Much fuss has been made of a male goat in Lucknow that has started producing milk (watch the video). Now here's a primer for those who can't tell a male goat (for that matter, most four-legged mammals) from its biological mate: Look between the hind legs. This can be tricky, for the udders of female goats — or nannies — have two teats (unlike cows, which have four). In males, called billies, the corresponding appendage to be found there is the scrotum. Never expect milk from there — because that is NOT milk.
But hello, Sheru in Lucknow actually produced milk. Proof is in the white liquid squirting from his barely visible udders.
Is this some divine milkman at work? Sorry to burst your milky bubble, but no.
The last time I wrote about goats, people ganged up to get mine. So I'll keep this one short and pointed — the horns of the dilemma, I mean.
First off, Sheru isn't the first or the only billy-goat in the world to be the cynosure of such celebrity. Lactating male goats have been reported from China — they always beat us to it, don't they? — and Abu Dhabi and Brazil.
As with most mammals including you and me, billy-goats have poorly developed mammary glands. And nipples, which are outlets for the secretion produced by these glands.
In the normal course, male mammals do not lactate. But there have been notable exceptions to the norm. A lactating tomcat has been reported. And the male Dayak fruit bat from Indonesia routinely produces milk. And here's a fact: It is not unheard of for men to produce milk.
The American scientist and author Jared Diamond, in a 1995 article titled "Father's Milk" published in Discover magazine, argued: "Evolution just didn't design us men to utilize our potential to lactate, even though we have the necessary anatomic equipment, physiological potential, and hormone receptors."
Male nipples intrigued even Aristotle and Charles Darwin, sentient men with a formidable reputation for taking nothing lying down. In his brilliant path-breaking (and controversial) treatise, The Descent of Man, Darwin wrote: "It is well known that in the males of all mammals, including man, rudimentary mammae exist. These in several instances have become well developed, and have yielded a copious supply of milk."
Some social scientists contend that contemporary cultural stereotypes regarding parental roles have led to the alienation of the father's role in nurturing infants. That argument is central to anthropologist Barry Hewlett's studies. He, for one, must not have been surprised (or outraged) when in 2002 a paper reported that a widowed Sri Lankan man was breastfeeding his children. In fact, so moved was he by the sight of his crying infant daughters, whose mother had died in childbirth, that he offered his elder child his breast to comfort her. To his surprise, he started to lactate. Doctors approached for their view of this anomaly commented that stimulation of the mammary gland may have stimulated the production of the hormone prolactin, which is known to induce lactation among several other effects.
Literally, then, man's milk must be the "milk of human kindness" that Shakespeare wrote about in Macbeth.
Hewlett, observing Africa's Aka pygmies, reported that men of the tribe share up to 70 percent of parenting duties, including suckling infants to soothe them. He published these findings in the so-called civilized world to mixed reactions. Some men wrote in expressing relief, confessing that they had often felt the impulse to nurse their infant children amid confused paternal urges. The majority of readers, unsurprisingly, found the idea revolting; some even deplored it as deviant behavior tantamount to sexual abuse.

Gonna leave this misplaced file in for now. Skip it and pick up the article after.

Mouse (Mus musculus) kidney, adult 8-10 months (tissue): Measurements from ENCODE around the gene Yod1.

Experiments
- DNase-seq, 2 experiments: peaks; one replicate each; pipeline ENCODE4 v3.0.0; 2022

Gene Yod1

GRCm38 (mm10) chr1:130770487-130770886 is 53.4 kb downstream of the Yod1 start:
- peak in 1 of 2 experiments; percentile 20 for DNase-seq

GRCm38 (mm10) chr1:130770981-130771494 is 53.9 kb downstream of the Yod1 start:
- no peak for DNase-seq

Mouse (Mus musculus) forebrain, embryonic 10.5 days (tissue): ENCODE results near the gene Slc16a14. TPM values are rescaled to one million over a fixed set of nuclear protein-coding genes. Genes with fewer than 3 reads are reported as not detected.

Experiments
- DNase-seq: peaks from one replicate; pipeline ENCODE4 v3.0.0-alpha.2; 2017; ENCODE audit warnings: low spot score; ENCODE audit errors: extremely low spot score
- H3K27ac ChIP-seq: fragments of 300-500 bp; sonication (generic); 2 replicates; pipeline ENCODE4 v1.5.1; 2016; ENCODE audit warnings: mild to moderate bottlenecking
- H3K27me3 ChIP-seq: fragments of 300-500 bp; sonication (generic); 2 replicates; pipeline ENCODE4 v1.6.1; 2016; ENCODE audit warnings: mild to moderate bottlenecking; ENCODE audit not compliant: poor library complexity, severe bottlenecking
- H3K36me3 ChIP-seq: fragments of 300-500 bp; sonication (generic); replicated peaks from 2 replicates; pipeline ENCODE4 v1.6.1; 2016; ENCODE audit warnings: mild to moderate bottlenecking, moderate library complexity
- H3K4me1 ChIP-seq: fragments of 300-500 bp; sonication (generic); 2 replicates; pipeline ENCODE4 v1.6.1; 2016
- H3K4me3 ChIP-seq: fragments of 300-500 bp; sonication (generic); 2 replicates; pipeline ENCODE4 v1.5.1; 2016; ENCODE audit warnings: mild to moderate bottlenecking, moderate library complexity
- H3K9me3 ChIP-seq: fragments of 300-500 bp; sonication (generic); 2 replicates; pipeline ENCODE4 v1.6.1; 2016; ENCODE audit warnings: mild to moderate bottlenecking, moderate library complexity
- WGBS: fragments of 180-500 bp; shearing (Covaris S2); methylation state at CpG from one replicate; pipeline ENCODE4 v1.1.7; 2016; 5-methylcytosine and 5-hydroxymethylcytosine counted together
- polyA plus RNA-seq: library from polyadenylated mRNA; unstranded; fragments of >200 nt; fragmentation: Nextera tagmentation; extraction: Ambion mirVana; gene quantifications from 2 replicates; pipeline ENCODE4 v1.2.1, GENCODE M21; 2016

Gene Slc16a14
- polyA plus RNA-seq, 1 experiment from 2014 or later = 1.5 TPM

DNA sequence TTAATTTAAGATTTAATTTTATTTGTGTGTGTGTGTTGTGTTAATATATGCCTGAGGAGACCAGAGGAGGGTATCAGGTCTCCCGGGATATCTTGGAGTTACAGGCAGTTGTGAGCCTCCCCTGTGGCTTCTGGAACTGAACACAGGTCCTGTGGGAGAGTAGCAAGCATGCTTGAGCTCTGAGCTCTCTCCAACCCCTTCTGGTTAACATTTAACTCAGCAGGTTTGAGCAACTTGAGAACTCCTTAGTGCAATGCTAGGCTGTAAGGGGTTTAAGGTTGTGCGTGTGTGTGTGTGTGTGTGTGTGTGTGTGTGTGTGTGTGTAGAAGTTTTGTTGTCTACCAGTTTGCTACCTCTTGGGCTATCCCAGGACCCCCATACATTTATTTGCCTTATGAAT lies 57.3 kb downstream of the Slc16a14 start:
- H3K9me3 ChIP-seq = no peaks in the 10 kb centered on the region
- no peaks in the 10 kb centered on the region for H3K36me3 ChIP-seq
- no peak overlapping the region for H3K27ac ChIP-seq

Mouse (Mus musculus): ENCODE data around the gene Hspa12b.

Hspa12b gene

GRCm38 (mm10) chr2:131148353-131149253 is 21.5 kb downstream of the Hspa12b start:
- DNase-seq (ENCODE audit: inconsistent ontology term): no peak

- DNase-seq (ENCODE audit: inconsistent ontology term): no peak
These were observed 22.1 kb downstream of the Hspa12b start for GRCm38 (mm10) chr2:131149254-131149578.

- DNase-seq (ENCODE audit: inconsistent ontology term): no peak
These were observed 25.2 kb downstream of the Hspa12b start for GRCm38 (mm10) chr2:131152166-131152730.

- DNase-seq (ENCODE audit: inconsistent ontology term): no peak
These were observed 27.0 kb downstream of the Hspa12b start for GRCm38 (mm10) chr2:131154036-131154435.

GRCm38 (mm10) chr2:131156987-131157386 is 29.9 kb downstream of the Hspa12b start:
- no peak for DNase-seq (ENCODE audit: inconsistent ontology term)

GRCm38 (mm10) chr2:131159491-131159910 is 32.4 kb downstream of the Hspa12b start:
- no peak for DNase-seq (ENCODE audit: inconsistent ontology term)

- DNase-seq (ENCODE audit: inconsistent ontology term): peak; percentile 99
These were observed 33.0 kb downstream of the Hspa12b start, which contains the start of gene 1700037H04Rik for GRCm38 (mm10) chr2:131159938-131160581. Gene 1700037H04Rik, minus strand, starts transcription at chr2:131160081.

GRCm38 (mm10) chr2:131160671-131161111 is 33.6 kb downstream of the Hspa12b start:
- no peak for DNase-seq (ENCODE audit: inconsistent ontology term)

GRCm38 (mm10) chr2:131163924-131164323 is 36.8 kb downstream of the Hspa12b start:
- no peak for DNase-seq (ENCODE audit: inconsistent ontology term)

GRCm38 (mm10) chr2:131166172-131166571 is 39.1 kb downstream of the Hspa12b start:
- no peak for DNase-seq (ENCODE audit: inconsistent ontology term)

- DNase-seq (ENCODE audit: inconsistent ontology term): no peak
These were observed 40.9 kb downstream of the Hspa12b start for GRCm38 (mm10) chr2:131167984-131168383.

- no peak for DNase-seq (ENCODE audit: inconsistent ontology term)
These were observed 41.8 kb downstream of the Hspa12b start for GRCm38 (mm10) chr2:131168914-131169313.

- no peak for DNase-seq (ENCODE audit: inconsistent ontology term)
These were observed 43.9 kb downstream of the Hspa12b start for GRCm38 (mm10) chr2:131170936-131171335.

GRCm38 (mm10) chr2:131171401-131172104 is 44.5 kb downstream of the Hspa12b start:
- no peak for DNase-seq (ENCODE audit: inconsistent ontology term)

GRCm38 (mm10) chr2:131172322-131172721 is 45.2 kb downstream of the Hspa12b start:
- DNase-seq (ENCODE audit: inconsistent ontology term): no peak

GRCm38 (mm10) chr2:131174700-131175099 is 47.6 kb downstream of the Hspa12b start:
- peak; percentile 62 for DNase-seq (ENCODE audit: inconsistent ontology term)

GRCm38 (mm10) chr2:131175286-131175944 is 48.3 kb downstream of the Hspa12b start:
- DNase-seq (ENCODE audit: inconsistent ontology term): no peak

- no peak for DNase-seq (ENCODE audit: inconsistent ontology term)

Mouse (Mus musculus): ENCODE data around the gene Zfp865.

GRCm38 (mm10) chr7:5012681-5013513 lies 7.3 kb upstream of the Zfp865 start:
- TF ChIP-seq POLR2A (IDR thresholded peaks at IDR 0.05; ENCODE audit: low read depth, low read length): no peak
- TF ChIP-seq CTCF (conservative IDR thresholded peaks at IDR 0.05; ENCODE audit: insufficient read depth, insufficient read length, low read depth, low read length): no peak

In fact, even the idea of mothers suckling infants in public is considered by some cultures as offensive, though it is a fundamental maternal function. This disconnect with our visceral identity has deteriorated to the extent where some of us live in denial that milk is a source of nourishment derived from organic, animal origins — not from a sachet or a carton as our supermarket-raised generation has been led to imagine. We encountered such mixed sentiments when we carried a slideshow two months ago about a Cambodian boy who was suckled by a cow.
We digress. Backtrack to what's getting our goat.
Experts reason that extraordinary high levels of female hormones, normally present in males, may trigger lactation in some individuals. Castrated animals — like bullocks and horses — have been known to display female characteristics including turgid mammary glands. Humans divested of testicles have been reported to display similar "effeminate" morphological characteristics — the transgender hijra is an example of seemingly bizarre sexual transformation. That logic may be extended to explain the increasingly frequent diagnosis of breast cancer in men over the age of 40 due to hormonal imbalances.
In goats, too, extraordinarily high levels of prolactin might cause male animals to lactate and display female characteristics. And it may not be entirely wrong to blame some of these effects on genetically modified animal feeds.
In fact, games genetic engineers play have led us to live amid dangerous realities. The Russians, ever ahead in the race to make beasts of burden work overtime, have experimented with genetically modifying goats to produce human breast milk.
Back to Sheru, our celebrity goat from Lucknow. While his isn't a cock and bull story, let's not be sheepish in acknowledging the fact that men can, too. But only when hard-pressed.